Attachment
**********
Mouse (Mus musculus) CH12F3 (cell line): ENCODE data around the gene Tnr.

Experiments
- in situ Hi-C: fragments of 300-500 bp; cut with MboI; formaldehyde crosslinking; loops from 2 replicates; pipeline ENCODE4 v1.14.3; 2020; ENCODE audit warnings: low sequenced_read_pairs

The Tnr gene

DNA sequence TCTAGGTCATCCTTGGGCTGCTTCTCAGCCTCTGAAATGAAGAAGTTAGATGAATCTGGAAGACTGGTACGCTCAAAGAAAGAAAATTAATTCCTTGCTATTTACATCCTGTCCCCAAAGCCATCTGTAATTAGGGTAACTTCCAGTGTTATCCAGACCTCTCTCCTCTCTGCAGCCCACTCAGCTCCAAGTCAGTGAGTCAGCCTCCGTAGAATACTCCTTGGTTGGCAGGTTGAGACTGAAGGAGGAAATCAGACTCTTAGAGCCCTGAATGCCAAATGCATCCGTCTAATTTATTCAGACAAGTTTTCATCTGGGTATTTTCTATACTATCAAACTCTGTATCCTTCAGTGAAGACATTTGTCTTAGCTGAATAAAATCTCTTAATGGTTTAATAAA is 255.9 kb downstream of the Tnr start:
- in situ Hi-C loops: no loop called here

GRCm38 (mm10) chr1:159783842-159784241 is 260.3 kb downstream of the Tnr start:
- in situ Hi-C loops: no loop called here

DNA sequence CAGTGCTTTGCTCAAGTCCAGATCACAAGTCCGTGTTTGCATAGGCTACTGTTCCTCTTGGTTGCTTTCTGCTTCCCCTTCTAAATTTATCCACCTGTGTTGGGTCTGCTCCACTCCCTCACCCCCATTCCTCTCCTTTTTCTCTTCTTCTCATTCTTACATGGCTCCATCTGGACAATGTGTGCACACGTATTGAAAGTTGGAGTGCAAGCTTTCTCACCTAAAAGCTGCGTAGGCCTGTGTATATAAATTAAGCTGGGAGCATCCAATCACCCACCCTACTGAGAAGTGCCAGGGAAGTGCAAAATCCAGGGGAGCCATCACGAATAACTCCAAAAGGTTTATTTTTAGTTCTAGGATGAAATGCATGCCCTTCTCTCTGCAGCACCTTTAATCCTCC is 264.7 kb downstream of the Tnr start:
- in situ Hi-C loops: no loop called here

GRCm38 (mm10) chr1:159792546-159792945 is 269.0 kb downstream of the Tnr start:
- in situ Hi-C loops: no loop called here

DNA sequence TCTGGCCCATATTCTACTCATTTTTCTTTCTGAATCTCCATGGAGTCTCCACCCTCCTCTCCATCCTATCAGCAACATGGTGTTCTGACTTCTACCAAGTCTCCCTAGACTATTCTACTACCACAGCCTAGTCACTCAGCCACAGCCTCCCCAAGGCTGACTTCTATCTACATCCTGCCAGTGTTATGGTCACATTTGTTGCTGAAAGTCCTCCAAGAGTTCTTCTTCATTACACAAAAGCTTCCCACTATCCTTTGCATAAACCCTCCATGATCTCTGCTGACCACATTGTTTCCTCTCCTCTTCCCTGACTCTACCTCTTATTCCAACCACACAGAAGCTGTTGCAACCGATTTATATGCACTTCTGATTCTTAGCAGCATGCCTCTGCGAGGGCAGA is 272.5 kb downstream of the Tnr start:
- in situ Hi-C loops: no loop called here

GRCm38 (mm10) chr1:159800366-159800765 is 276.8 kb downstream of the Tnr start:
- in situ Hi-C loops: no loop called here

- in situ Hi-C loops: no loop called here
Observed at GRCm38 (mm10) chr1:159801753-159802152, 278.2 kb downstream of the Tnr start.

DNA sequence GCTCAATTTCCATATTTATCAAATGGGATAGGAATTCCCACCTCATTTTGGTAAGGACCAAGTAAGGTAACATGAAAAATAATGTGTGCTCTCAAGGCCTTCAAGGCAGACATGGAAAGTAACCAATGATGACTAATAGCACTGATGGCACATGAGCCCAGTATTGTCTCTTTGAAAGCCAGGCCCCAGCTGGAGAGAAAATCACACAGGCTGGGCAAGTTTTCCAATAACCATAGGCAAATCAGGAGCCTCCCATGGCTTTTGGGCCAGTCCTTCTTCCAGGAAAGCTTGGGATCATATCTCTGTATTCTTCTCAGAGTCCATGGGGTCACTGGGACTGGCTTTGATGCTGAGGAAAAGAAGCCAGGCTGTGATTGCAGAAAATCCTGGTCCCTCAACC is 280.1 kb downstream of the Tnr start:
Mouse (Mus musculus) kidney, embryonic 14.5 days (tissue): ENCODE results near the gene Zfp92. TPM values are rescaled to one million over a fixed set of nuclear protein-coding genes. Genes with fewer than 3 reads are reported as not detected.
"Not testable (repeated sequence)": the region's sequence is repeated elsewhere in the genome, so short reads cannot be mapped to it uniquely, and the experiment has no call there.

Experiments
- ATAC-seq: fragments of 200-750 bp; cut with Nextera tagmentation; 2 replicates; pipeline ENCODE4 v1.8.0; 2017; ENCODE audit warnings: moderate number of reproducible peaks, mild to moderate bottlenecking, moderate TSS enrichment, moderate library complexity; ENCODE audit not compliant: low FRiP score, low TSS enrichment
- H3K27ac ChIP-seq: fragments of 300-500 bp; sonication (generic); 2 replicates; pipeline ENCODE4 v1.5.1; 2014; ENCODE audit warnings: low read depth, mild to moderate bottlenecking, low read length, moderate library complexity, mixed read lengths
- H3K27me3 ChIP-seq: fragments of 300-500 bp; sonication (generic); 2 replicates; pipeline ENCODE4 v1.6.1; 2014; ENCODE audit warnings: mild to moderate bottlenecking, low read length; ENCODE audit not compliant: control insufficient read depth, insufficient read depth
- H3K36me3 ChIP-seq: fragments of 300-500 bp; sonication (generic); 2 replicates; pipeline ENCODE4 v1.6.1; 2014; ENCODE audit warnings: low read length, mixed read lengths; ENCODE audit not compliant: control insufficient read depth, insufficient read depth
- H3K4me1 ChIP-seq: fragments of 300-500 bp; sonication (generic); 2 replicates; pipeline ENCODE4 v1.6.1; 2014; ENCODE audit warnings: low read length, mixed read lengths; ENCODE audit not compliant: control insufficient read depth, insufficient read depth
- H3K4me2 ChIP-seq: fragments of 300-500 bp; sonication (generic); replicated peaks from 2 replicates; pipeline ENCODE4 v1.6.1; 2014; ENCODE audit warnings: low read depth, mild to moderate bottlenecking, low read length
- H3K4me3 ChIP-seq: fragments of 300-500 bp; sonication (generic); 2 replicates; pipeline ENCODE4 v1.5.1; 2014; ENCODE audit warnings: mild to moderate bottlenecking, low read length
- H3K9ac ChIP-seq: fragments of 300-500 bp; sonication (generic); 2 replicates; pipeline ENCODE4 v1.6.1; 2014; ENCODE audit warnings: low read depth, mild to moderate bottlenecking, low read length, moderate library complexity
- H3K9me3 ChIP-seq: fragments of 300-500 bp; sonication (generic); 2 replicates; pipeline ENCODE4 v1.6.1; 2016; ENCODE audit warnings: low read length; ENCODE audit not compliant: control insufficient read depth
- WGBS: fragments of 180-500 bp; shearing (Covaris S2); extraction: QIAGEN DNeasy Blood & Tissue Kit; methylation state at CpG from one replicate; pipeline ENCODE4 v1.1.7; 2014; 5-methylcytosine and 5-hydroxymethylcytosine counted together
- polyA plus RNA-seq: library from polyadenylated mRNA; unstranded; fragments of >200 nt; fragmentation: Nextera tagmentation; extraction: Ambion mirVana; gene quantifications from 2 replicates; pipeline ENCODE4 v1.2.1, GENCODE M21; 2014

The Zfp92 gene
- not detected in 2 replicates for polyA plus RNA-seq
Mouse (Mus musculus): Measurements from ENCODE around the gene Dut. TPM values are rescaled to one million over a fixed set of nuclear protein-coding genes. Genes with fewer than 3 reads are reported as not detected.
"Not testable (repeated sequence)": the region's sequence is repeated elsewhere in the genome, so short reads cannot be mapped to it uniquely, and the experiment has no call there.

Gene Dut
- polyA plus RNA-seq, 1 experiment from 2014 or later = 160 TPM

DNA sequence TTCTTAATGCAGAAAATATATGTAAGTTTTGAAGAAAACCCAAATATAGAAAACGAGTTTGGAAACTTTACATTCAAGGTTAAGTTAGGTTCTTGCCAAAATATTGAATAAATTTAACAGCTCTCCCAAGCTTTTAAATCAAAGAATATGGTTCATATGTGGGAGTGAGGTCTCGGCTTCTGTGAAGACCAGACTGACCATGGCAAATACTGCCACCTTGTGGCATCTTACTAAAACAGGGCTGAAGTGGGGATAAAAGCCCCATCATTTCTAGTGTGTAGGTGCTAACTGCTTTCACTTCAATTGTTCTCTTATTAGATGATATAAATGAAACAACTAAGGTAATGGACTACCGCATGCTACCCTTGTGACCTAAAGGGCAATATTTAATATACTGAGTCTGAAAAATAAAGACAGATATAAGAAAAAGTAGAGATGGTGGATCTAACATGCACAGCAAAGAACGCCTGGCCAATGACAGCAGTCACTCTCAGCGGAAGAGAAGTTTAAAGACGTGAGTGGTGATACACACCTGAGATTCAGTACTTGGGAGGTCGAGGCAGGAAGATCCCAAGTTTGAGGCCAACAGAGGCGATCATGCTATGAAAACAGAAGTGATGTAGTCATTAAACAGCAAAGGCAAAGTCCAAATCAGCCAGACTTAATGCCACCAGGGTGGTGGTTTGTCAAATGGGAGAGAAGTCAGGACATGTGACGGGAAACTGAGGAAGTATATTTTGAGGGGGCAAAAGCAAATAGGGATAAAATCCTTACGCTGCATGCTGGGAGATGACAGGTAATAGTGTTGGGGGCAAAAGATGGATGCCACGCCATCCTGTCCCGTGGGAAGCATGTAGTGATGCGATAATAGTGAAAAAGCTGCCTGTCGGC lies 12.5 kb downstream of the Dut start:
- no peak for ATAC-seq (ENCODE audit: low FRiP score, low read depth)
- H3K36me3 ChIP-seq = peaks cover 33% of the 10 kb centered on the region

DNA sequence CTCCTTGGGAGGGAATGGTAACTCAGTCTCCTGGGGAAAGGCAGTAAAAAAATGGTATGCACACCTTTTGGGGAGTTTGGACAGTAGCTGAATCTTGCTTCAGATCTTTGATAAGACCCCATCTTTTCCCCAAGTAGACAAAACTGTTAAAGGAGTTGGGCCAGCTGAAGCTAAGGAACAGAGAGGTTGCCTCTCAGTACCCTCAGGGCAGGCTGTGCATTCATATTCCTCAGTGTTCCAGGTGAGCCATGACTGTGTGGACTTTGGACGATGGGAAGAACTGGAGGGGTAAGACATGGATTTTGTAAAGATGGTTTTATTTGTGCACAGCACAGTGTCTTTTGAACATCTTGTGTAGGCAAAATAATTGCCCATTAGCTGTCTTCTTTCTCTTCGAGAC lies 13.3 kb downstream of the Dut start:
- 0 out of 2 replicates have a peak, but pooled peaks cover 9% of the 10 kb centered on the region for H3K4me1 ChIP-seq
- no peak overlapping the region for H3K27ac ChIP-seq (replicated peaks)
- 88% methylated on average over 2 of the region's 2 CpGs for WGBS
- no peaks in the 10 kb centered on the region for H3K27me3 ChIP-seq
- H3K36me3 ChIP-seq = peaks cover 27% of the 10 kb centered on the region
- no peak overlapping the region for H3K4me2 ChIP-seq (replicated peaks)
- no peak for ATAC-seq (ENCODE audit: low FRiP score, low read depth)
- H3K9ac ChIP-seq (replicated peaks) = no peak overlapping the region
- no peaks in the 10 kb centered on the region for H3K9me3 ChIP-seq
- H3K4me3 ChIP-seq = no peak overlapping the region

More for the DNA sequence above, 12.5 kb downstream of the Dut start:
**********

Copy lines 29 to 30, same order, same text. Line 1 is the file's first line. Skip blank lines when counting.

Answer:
- H3K4me3 ChIP-seq: fragments of 300-500 bp; sonication (generic); 2 replicates; pipeline ENCODE4 v1.5.1; 2014; ENCODE audit warnings: mild to moderate bottlenecking, low read length
- H3K9ac ChIP-seq: fragments of 300-500 bp; sonication (generic); 2 replicates; pipeline ENCODE4 v1.6.1; 2014; ENCODE audit warnings: low read depth, mild to moderate bottlenecking, low read length, moderate library complexity